why do we need both npn and pnp transistors?

Asked by neelsid | 25th Dec, 2011, 12:00: AM

Expert Answer:

The PNP Transistor is the exact opposite to the NPN Transistor device. All the polarities for a PNP transistor are reversed which means that it "sinks" current as opposed to the NPN transistor which amplifies  current.

The main difference between the two types of transistors is that holes are the more important carriers for PNP transistors, whereas electrons are the important carriers for NPN transistors.

 PNP transistors use a small output base current and a negative base voltage to control a much larger emitter-collector current.

Generally, the PNP transistor can replace NPN transistors in most electronic circuits, the only difference is the polarities of the voltages, and the directions of the current flow. PNP transistors can also be used as switching devices.

You may think what is the point of having a PNP Transistor, when there are plenty of NPN Transistors available that can be used as an amplifier or solid-state switch?. Well, having two different types of transistors "PNP" and "NPN", can be a great advantage when designing amplifier circuits such as the Class B Amplifier which uses "Complementary" or "Matched Pair" transistors in its output stage or in reversible H-Bridge motor control circuits were we want to control the flow of current evenly in both directions.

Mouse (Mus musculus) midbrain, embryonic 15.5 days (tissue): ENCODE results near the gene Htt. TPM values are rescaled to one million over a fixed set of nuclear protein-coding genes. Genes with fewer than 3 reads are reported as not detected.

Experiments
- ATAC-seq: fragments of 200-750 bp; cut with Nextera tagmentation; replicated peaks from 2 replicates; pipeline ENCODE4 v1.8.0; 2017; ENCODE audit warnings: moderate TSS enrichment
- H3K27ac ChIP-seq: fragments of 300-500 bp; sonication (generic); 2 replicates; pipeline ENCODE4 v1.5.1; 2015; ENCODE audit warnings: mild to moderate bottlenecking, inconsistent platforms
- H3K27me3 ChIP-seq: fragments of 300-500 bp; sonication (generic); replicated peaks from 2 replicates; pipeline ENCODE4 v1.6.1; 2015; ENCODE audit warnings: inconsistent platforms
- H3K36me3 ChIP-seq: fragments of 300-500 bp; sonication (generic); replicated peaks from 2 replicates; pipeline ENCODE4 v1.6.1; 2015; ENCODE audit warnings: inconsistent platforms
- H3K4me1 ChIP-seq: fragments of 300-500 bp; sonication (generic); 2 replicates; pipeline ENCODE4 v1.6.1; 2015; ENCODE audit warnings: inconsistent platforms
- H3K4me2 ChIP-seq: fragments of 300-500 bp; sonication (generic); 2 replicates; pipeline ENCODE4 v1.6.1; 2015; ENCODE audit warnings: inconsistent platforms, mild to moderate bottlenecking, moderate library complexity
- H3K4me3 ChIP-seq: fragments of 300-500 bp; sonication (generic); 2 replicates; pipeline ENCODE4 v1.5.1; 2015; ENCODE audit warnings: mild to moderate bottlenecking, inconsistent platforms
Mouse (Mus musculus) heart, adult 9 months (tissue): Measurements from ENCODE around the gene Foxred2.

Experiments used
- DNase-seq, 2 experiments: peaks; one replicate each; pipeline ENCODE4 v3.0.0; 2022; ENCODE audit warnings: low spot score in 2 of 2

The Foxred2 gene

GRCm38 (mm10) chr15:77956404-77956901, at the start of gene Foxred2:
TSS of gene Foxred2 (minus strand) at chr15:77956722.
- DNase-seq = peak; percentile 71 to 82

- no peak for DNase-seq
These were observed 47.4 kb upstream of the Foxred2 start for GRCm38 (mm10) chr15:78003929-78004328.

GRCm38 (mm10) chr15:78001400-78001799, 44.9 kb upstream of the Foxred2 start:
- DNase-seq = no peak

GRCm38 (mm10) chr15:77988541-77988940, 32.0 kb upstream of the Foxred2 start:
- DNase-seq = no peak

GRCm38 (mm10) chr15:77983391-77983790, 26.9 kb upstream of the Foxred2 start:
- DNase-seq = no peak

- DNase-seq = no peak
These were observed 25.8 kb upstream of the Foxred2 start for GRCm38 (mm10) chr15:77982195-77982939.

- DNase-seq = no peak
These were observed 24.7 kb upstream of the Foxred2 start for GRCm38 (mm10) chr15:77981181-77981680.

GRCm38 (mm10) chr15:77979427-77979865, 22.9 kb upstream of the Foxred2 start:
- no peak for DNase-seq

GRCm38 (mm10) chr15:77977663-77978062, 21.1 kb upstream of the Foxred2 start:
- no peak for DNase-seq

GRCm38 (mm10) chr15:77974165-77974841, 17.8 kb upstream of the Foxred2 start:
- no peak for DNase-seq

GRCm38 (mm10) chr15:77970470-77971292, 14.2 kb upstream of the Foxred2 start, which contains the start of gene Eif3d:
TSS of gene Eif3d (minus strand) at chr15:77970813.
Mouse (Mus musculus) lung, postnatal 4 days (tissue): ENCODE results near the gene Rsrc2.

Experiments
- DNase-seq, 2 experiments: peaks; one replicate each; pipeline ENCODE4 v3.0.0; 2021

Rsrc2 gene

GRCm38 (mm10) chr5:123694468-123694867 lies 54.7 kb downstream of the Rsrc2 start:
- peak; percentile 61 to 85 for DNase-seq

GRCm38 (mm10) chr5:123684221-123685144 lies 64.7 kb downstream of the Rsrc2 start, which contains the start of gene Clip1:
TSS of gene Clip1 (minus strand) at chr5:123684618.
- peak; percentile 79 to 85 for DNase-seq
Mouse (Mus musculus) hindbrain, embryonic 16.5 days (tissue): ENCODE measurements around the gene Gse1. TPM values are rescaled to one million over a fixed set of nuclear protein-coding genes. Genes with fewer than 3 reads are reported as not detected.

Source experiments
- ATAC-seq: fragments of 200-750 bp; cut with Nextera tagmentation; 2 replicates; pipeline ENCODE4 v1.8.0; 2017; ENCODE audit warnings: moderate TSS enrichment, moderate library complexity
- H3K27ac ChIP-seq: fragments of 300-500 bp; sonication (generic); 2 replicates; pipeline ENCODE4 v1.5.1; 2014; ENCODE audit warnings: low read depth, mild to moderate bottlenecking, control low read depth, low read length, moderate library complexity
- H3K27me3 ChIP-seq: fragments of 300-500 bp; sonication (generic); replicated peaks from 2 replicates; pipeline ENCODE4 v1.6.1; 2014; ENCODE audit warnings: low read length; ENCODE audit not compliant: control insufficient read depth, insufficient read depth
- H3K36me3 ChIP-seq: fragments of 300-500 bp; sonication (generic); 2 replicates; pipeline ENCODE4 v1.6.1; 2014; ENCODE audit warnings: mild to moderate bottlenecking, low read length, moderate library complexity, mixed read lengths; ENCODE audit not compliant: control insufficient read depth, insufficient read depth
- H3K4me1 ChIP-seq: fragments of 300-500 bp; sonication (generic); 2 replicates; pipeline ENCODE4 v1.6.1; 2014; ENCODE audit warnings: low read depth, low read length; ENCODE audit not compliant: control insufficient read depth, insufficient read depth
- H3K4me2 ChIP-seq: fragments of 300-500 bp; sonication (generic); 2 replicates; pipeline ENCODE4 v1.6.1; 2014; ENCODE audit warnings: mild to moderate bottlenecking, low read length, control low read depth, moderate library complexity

A pair of corresponding NPN and PNP transistors with near identical characteristics to each other are called Complementary Transistors for example, a TIP3055 (NPN transistor) and the TIP2955 (PNP transistor) are good examples of complementary or matched pair silicon power transistors. They both have a DC current gain, Beta, ( Ic/Ib ) matched to within 10% and high Collector current of about 15A making them ideal for general motor control or robotic applications.

Also, class B amplifiers use complementary NPN and PNP in their power output stage design. The NPN transistor conducts for only the positive half of the signal while the PNP transistor conducts for negative half of the signal. This allows the amplifier to drive the required power through the load loudspeaker in both directions.

Answered by  | 26th Dec, 2011, 10:25: AM

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